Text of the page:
Panel Recommends FDA Should Approve Three-Person Embryos

February 4, 2016 8:56 am | by Greg Watry, Digital Reporter | Comments

The National Academies of Sciences, Engineering, and Medicine has recommended the FDA consider clinically investigating viability of mitochondrial replacement techniques, which attempt to transfer DNA from healthy human eggs to diseased embryos. In other words, hypothetical children born via this therapy would have three parents, with their nuclear DNA stemming from one male and one female, and the mitochondrial DNA from another woman.

Studies by two independent groups from the U.S. and the Netherlands indicate that the observed excess of gamma rays from the inner galaxy likely comes from a new source rather than from dark matter. The best candidates are rapidly rotating neutron stars,

Galactic center's gamma rays unlikely to originate from dark matter

February 3, 2016 4:36 pm | by Princeton University | Comments

Bursts of gamma rays from the center of our galaxy are not likely to be signals of dark matter, but rather other astrophysical phenomena, such as fast-rotating stars called millisecond pulsars, according to two new studies, one from a team based at Princeton University and the Massachusetts Institute of Technology and another based in the Netherlands.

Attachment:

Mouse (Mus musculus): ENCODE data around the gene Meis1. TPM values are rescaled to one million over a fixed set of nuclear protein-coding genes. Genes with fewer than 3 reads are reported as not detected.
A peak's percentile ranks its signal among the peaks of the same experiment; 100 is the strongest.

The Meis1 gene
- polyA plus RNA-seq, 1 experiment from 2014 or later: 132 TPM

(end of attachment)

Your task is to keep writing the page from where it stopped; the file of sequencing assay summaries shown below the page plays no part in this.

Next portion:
Jack Chakhalian (left) and Srimanta Middey are part of a team that created an artificial material with a structure comparable to graphene.

Physicists create artificial graphene

February 3, 2016 4:23 pm | by University of Arkansas | Comments

An international group of physicists led by the University of Arkansas has created an artificial material with a structure comparable to graphene. “We’ve basically created the first artificial graphene-like structure with transition metal atoms in place of carbon atoms,” said Jak Chakhalian. “This discovery gives us the ability to create graphene-like structures for many other elements,” said Srimanta Middey.

Illustrations of two compounds made from phosphorus atoms (orange) and hydrogen atoms (white). Such compounds are potential superconductors, and may form when phosphine is squeezed under extremely high pressures, according to University at Buffalo chemist

Phosphine as a superconductor? Sure, but the story may be complicated

February 3, 2016 4:17 pm | by Charlotte Hsu, University at Buffalo | Comments

Phosphine is one of the newest materials to be named a superconductor, a material through which electricity can flow with zero resistance. In 2015, scientists reported that they had liquefied the chemical and squeezed it under high pressure in a diamond vise to achieve superconductivity. Now, a different group of researchers is providing insight into what may have happened to the phosphine as it underwent this intense compression.

Common antacid tablets, chopped down into nanoparticle size, stopped growth in a cancer tumor.